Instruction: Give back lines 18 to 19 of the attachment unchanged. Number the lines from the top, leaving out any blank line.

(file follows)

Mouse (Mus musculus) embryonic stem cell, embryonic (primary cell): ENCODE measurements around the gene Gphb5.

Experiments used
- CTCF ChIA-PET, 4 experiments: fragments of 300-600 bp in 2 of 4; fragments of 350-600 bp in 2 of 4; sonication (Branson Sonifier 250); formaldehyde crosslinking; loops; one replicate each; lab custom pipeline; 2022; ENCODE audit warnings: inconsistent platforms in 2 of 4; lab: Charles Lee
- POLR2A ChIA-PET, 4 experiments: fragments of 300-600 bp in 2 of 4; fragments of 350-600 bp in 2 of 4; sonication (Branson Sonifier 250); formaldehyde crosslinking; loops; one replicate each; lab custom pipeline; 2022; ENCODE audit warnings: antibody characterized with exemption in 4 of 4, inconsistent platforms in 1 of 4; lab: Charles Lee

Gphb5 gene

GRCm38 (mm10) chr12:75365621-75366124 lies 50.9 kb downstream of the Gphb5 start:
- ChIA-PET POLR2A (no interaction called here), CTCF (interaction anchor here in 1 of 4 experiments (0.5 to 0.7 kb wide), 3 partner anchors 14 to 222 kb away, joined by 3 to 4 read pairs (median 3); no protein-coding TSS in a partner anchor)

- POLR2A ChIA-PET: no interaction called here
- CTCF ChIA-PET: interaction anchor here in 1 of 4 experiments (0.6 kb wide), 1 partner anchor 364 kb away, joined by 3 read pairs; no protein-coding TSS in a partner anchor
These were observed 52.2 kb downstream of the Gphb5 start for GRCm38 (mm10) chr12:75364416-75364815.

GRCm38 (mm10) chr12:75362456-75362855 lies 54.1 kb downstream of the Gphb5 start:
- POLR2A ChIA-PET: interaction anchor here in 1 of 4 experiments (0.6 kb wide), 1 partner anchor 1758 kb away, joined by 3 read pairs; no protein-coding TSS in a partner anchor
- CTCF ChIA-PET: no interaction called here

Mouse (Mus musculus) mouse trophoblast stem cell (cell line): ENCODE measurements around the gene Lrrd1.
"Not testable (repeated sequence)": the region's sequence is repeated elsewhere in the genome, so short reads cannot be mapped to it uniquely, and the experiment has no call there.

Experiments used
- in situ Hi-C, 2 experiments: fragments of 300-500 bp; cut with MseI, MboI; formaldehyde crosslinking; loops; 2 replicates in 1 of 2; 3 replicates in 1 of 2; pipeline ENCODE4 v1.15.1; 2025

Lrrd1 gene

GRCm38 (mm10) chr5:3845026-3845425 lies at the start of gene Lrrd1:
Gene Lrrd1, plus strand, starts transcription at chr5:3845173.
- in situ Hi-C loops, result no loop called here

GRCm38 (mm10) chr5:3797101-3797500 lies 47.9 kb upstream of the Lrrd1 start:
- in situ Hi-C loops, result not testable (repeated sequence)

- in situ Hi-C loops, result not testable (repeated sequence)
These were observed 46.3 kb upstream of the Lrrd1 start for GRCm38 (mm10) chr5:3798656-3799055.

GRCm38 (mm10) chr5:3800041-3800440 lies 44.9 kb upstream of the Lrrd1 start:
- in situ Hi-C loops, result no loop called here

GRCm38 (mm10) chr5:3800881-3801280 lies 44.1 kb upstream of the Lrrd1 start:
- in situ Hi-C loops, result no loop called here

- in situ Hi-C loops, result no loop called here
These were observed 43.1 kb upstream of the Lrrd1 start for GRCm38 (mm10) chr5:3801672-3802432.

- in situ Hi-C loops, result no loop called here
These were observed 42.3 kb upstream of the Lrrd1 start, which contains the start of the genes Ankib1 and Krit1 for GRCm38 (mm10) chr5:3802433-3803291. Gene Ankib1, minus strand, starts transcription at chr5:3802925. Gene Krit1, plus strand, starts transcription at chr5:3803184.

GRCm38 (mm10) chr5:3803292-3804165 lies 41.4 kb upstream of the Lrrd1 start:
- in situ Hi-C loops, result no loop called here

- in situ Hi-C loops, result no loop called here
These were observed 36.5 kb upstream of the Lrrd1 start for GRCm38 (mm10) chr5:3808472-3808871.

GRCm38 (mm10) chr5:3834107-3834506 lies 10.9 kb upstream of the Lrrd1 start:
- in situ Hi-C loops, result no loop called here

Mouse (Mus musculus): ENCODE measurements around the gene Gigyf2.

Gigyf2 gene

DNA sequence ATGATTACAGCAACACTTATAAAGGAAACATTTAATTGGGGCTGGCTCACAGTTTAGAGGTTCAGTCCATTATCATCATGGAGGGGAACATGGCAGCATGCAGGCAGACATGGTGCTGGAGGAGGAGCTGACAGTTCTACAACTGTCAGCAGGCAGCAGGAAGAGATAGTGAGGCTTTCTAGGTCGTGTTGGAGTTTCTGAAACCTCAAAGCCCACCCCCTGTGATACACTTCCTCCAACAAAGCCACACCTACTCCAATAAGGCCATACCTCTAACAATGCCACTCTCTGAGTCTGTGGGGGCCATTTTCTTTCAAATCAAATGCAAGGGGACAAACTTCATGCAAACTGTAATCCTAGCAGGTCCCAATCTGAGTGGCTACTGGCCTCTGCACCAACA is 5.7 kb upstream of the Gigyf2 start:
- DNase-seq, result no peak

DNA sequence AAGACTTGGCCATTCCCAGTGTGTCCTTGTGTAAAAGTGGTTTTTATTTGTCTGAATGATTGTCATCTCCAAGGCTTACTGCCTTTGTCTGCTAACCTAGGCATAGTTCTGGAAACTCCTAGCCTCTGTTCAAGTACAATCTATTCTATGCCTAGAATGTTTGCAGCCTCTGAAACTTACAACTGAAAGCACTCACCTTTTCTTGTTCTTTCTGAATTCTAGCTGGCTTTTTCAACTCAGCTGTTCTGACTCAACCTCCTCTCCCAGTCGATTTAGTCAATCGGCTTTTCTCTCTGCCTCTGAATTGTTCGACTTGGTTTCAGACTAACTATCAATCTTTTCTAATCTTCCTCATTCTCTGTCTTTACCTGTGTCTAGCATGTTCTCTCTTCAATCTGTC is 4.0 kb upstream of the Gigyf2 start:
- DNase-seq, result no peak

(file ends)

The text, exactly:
Lrrd1 gene

GRCm38 (mm10) chr5:3845026-3845425 lies at the start of gene Lrrd1: